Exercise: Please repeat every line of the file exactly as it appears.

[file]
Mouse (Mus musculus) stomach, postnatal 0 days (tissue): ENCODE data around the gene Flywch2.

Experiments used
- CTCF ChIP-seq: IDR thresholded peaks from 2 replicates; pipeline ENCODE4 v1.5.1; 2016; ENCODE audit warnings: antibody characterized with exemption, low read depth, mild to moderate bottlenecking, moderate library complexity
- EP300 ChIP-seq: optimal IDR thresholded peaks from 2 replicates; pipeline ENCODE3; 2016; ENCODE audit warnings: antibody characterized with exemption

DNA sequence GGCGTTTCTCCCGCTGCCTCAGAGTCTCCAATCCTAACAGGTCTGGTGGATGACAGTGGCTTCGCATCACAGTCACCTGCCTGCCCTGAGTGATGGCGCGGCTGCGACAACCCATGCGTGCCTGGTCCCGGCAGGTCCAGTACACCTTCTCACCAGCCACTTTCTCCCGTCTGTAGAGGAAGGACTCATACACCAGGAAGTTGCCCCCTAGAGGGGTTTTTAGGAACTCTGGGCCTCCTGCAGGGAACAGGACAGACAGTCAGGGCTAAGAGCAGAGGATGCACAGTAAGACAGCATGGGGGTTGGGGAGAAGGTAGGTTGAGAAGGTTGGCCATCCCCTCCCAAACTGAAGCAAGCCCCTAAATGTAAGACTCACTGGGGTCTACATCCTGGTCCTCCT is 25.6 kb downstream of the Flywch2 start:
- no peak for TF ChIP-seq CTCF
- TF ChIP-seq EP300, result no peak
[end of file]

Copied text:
Mouse (Mus musculus) stomach, postnatal 0 days (tissue): ENCODE data around the gene Flywch2.

Experiments used
- CTCF ChIP-seq: IDR thresholded peaks from 2 replicates; pipeline ENCODE4 v1.5.1; 2016; ENCODE audit warnings: antibody characterized with exemption, low read depth, mild to moderate bottlenecking, moderate library complexity
- EP300 ChIP-seq: optimal IDR thresholded peaks from 2 replicates; pipeline ENCODE3; 2016; ENCODE audit warnings: antibody characterized with exemption

DNA sequence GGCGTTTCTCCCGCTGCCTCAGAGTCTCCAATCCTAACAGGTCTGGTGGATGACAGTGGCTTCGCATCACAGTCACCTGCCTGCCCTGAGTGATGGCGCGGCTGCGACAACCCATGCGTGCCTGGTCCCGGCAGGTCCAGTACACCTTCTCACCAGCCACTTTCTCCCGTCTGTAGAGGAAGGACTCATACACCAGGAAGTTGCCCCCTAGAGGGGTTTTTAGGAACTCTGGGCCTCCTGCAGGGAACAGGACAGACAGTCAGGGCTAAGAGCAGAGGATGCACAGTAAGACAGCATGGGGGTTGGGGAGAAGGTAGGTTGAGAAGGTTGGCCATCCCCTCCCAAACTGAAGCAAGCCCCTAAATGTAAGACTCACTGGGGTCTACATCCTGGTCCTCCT is 25.6 kb downstream of the Flywch2 start:
- no peak for TF ChIP-seq CTCF
- TF ChIP-seq EP300, result no peak